It’s been a long time coming but DC’s much hyped summer event Joker War is finally hitting shelves this week. In the lead up to Batman #95 and the beginning of Batman’s new line-wide nightmare, Den of Geek took part in a roundtable with Batman writer James Tynion IV who opened up about the new story and how it shines a light on one of Batman’s biggest mistakes.
If you’ve been following the story leading up to Joker War you’ll know that Batman is in big trouble. Not only has the Joker found out the Dark Knight’s secret identity but he also has a plan to take him down: steal all of his money and toys and take over Gotham City. It’s a scheme that plays into one of the biggest conversations about Batman and whether or not he’s truly the hero that he portrays himself to be, so I was keen to understand why making Batman broke was such an important part of Tynion’s vision for Joker War. “This is all very deliberate,” Tynion explains.
“Part of what I was trying to do from the beginning of my run in Their Dark Designs where you see that–I tried to make it fun at first–we’re introducing new vehicles and gadgets every single issue. Everything that incredible wealth has given Batman, all of these advantages, and then seeing it in the hands of the Joker and how dangerous it is and how it fucks with the legal system and how it is can really cripple Gotham City in this massive, dangerous way.”
Tynion was tight-lipped about details but was eager to share how the story about Bruce losing everything was a vessel for a message about the danger of far reaching power and a lack of accountability through the lens of a battle between Gotham’s most famous foes.
“Using that wealth, that is incredibly deliberate and something that I wanted to sort of point at Batman because we’re seeing the danger of overreach,” he says. “The danger of overreach and creating these systems and all of these dangerous gadgets is: what if they fall into the wrong hands? Batman has created so much of it and he couldn’t guarantee it didn’t fall into the wrong hands, and now they’ve fallen into the worst hands possible.”
Grappling with the fact that Bruce has essentially enabled the Joker to become the most powerful billionaire Gotham has ever seen was a vital part of the story, but Tynion was also eager to take the character back to basics in a way his vast wealth never truly allows.
“I do think that there’s an angle in Batman that needs to be analyzed,” he says. “When he was created he wasn’t meant to be the richest person in the world. He was a wealthy man, but over time a millionaire became a billionaire. The difference between a millionaire and a billionaire is very, very big. And when running a company like Wayne Enterprises, it changes the dynamics of the character and it creates the opening for a lot of these conversations that I don’t think tap into that core nature of the Batman mythos.”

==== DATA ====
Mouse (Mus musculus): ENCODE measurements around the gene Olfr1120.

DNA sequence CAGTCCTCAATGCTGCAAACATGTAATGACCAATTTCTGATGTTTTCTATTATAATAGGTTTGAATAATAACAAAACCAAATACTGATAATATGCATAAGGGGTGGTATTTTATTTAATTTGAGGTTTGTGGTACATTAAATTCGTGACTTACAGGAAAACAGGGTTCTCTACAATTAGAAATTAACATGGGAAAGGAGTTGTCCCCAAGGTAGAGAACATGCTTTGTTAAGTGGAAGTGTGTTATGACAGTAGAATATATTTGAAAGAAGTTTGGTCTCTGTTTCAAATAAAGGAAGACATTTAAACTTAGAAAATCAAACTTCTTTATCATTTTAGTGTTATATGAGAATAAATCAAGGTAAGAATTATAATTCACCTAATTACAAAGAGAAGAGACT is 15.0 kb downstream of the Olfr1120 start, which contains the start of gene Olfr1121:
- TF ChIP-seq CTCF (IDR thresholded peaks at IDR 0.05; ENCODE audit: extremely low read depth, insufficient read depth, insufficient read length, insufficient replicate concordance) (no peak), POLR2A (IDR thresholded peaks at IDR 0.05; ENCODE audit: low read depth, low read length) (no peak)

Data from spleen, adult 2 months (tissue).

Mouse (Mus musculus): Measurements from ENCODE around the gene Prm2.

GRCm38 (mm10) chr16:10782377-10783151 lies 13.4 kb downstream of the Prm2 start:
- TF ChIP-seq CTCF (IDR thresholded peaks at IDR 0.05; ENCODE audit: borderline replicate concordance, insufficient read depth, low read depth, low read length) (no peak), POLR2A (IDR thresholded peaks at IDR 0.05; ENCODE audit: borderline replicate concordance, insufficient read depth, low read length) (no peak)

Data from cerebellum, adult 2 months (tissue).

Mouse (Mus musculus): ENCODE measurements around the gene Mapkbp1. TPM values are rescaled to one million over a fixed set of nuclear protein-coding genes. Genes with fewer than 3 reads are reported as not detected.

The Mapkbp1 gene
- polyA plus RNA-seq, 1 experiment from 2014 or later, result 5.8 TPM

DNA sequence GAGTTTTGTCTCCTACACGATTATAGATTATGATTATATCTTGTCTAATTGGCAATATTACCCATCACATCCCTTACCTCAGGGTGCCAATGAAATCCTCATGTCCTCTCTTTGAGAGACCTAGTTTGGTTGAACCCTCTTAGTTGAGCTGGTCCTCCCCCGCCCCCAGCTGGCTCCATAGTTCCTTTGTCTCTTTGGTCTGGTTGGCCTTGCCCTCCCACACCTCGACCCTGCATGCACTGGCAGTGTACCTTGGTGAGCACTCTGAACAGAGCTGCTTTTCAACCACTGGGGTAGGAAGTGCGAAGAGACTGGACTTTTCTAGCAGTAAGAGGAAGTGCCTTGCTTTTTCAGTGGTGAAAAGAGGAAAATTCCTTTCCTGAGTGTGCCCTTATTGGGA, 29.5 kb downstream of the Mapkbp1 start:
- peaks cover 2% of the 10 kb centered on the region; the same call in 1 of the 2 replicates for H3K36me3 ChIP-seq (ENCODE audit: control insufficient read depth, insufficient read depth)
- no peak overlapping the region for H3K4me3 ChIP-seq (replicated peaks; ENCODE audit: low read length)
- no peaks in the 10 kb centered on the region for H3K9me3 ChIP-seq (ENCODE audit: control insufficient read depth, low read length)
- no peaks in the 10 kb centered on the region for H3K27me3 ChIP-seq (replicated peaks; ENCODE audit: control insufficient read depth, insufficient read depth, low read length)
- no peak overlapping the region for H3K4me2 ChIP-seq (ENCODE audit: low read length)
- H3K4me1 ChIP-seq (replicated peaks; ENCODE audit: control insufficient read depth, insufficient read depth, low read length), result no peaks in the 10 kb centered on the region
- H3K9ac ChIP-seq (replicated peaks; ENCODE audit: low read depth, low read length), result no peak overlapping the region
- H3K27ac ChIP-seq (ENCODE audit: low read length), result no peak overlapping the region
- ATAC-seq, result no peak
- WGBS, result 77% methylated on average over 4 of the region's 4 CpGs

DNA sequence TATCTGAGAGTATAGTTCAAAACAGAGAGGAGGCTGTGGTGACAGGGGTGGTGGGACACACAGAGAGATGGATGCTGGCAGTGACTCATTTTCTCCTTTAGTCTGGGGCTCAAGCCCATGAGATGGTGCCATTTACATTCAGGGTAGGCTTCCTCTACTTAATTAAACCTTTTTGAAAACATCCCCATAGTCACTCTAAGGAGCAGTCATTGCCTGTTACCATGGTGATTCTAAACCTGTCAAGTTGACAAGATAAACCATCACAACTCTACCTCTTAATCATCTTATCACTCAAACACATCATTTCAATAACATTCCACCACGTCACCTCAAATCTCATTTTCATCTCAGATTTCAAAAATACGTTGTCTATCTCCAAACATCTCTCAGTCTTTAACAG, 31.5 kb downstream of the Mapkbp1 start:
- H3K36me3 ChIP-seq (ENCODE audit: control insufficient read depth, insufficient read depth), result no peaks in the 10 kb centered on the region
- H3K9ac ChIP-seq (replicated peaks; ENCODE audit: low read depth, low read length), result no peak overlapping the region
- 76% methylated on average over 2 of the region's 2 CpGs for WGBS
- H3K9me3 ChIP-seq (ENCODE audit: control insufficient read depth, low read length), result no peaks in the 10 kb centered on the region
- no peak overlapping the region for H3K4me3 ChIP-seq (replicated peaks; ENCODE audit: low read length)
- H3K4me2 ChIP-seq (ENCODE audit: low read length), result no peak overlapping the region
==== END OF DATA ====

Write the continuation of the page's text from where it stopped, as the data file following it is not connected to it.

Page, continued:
Taking away that wealth enabled Tynion to lean into the lesser-seen detective aspect of the character, as well as once again pitting Bruce against his biggest fear: his own failings.
“It’s one of those things where stripping away that angle allows for stories that don’t have those kinds of messy questions lingering over its head. ‘Why isn’t Bruce dismantling Wayne Enterprises and putting all of that money into the city?’ I’m conscious of all of this and I think people will be very interested to see how the story ends and how we pick it up going forward.”
So will Joker War take that a step further and lean into the obvious issue of Bruce’s status as a member of the 1%? Tynion teased that while it wasn’t a major throughline in this event, it was a topic he was looking to explore in the future.
“Yes and no, it’s something that we’re going to see touched upon in the way that Joker uses the wealth in a way that almost parodies how Bruce uses that wealth,” he says. “I think it helps draw it into a firmer contrast. I would say the core ideology of the story isn’t necessarily tapping into that dynamic, but it is a very interesting dynamic that I plan on tapping into as I move forward with the character. Not necessarily in an aggressive in your face kind of way, but there are threads that I do want to play with because I think it creates an interesting story.”
As the world faces a real reckoning under the shadow of a global pandemic and international uprisings against white supremacy, can readers expect to see those topics touched on in this event or the future? While Tynion and co. see the Batman comics as a great place to delve into real life issues, they want to do it in an authentic and thoughtful way.
“We’ve been having a lot of conversations about this and it’s not something we want to approach lightly,” he says. “The benefit of a story like Joker War is that it’s not meant to be a grounded story. The horror of the moment is meant to feel real, but there are Joker gangs out in the streets driving around Batmobiles, it’s not meant to represent what’s happening in the real world. But there are core aspects to it…that tap into the way Bruce has without thinking created an arsenal that other people can pick up and use. It’s definitely been more of a discussion about the stories that we’re building moving forward and the status quo that we want for Batman in 2021 and beyond. So I think you’ll see Batman being confronted with the ways in which he should do more in Gotham City and he wants to be better.”
Joker War begins in Batman #95 on 07/21/20.